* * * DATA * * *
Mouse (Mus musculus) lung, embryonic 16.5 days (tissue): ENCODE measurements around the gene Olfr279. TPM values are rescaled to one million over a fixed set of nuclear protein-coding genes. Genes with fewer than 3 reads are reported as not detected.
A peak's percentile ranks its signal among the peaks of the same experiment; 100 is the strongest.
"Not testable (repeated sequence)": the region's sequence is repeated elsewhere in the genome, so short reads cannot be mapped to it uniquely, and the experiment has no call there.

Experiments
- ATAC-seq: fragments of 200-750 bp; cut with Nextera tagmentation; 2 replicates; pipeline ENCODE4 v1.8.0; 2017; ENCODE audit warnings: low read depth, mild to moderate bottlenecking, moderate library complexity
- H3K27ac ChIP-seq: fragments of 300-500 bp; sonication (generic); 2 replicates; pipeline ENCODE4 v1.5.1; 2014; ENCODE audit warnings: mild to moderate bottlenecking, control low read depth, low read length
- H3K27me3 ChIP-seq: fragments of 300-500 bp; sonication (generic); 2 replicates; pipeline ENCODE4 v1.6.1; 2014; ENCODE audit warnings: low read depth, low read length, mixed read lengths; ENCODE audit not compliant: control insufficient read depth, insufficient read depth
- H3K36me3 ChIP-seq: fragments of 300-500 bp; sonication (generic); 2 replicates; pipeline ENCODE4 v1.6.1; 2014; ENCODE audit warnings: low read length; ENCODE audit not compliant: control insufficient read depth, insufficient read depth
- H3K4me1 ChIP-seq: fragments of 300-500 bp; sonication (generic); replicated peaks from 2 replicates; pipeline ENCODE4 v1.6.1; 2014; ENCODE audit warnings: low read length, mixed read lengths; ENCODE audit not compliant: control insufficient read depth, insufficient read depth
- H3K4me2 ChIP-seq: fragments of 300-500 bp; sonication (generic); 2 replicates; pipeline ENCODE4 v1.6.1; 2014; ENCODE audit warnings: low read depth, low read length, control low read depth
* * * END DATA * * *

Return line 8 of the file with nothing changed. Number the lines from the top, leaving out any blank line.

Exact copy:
- H3K36me3 ChIP-seq: fragments of 300-500 bp; sonication (generic); 2 replicates; pipeline ENCODE4 v1.6.1; 2014; ENCODE audit warnings: low read length; ENCODE audit not compliant: control insufficient read depth, insufficient read depth